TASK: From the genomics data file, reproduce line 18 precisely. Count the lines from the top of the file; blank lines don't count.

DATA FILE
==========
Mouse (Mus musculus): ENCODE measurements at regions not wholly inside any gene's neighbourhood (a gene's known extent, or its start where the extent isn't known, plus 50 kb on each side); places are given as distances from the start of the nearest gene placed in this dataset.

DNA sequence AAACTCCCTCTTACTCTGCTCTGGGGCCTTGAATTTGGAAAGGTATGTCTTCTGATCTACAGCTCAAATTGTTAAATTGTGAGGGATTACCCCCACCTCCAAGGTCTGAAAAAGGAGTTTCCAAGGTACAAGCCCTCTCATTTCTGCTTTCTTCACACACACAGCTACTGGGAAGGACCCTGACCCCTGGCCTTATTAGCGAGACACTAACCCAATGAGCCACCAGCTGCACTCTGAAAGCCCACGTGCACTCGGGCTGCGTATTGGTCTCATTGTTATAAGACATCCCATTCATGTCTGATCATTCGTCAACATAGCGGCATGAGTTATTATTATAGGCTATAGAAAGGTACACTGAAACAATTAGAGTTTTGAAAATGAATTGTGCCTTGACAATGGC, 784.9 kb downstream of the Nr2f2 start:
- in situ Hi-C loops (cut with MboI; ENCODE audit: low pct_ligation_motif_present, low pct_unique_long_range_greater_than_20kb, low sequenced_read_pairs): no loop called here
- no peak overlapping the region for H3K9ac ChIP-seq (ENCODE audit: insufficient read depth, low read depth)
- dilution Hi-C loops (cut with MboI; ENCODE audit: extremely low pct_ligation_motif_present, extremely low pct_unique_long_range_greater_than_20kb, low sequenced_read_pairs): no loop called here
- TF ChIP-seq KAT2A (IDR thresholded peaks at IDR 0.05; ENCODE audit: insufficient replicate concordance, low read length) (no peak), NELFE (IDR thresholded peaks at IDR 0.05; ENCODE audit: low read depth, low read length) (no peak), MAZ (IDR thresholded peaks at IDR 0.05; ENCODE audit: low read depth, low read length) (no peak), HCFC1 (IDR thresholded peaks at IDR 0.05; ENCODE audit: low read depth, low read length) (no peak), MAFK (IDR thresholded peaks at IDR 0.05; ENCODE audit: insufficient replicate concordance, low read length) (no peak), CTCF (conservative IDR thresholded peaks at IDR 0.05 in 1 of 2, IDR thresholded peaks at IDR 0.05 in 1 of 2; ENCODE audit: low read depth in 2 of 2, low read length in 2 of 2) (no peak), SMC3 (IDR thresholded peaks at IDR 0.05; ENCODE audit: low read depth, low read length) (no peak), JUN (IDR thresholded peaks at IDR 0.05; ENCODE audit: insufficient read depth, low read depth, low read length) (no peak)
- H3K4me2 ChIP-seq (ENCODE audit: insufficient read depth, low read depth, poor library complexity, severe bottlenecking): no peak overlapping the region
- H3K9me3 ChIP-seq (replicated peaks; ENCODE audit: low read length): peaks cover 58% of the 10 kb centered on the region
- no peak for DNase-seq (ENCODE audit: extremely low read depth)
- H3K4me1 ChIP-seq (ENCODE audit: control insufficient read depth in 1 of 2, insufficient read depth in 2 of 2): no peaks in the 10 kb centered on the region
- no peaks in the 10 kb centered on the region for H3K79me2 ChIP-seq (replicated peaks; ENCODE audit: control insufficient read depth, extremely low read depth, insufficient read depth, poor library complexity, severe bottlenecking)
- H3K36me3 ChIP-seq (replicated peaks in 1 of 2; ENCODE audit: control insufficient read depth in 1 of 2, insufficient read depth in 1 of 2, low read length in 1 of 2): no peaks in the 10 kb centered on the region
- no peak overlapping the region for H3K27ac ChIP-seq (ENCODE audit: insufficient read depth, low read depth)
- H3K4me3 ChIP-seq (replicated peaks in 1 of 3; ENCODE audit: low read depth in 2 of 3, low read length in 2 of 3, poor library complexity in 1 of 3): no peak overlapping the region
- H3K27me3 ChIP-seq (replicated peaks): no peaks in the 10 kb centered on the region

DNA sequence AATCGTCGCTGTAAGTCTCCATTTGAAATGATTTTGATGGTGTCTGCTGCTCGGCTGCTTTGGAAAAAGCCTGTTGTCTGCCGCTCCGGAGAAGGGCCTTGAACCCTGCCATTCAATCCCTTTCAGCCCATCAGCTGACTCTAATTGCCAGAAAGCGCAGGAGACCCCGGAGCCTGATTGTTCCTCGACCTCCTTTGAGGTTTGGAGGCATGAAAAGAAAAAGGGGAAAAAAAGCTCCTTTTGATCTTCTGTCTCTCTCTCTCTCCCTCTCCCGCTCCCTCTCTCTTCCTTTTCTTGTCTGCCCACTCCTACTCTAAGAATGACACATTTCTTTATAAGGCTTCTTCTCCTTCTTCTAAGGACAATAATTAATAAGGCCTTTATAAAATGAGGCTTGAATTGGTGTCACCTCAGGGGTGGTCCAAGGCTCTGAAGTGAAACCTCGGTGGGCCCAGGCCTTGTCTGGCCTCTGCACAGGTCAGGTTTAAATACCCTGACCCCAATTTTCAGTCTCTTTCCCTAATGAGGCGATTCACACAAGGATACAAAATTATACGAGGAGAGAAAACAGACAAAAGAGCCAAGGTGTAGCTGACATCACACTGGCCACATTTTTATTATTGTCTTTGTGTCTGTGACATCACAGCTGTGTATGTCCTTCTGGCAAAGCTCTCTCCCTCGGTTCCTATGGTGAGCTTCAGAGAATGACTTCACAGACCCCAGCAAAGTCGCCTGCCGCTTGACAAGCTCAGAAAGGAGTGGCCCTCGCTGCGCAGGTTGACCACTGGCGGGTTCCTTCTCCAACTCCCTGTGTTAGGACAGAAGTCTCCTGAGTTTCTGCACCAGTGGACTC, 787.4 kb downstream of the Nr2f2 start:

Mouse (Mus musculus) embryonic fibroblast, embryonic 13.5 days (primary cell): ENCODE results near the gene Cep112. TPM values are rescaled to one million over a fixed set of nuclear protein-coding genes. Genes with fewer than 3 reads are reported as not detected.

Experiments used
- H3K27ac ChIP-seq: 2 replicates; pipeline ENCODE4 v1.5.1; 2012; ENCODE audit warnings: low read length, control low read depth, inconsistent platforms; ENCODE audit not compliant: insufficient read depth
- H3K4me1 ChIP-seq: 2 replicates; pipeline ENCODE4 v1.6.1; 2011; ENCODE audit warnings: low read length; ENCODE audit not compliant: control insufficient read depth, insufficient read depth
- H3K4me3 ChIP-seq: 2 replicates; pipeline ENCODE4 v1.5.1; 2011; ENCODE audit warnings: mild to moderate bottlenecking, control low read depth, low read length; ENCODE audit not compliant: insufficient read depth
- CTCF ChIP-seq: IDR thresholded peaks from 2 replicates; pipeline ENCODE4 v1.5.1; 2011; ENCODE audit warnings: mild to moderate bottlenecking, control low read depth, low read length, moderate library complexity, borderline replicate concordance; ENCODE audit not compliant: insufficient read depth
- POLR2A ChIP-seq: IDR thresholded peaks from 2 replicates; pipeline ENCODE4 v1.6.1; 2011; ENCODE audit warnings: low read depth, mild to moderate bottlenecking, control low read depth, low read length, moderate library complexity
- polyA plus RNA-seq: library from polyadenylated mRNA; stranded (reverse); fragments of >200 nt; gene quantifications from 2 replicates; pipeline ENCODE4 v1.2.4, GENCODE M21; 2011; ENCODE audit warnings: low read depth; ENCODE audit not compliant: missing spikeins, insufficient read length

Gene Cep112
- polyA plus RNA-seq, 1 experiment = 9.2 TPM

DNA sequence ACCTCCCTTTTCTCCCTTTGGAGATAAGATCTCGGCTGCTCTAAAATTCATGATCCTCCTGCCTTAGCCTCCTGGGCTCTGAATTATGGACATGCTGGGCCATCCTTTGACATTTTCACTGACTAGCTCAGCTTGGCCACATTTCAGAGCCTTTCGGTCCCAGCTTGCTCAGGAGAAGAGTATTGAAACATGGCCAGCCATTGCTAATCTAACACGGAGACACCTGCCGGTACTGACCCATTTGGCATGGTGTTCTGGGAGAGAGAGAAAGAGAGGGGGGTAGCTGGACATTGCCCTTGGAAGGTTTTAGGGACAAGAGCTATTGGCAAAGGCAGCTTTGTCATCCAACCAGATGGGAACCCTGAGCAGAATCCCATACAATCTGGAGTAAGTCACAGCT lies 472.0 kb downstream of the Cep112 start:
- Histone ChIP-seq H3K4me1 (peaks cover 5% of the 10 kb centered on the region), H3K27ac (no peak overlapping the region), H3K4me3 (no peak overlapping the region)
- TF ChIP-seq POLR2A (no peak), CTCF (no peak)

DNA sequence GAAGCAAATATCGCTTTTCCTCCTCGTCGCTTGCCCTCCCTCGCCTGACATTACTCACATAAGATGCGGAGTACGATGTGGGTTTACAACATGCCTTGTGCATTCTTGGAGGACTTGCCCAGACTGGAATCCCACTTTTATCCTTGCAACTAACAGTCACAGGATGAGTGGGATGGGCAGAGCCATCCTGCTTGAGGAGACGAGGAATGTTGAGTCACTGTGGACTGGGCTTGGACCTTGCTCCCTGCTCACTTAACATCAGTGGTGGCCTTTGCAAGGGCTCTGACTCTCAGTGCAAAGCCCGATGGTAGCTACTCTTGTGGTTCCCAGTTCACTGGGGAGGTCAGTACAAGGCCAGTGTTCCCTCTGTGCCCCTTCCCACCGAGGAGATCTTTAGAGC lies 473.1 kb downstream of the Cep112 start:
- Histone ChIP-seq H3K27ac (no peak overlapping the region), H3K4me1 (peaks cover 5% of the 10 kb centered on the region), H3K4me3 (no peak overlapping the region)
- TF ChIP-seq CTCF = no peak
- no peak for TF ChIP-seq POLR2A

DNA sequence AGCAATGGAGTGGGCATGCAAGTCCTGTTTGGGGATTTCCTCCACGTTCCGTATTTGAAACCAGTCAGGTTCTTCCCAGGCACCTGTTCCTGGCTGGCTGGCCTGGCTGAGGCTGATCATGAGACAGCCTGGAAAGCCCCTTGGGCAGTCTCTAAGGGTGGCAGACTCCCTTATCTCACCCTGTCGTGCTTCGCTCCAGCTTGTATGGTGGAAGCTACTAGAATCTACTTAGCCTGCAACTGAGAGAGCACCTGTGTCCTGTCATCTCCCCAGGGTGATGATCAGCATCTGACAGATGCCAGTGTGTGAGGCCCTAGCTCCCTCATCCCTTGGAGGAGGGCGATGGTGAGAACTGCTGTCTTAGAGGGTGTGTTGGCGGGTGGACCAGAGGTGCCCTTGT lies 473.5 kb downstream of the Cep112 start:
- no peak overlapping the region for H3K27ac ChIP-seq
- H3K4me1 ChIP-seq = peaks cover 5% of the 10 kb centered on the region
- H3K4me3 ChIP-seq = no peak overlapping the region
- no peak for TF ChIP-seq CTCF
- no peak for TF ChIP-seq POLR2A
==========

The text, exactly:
Experiments used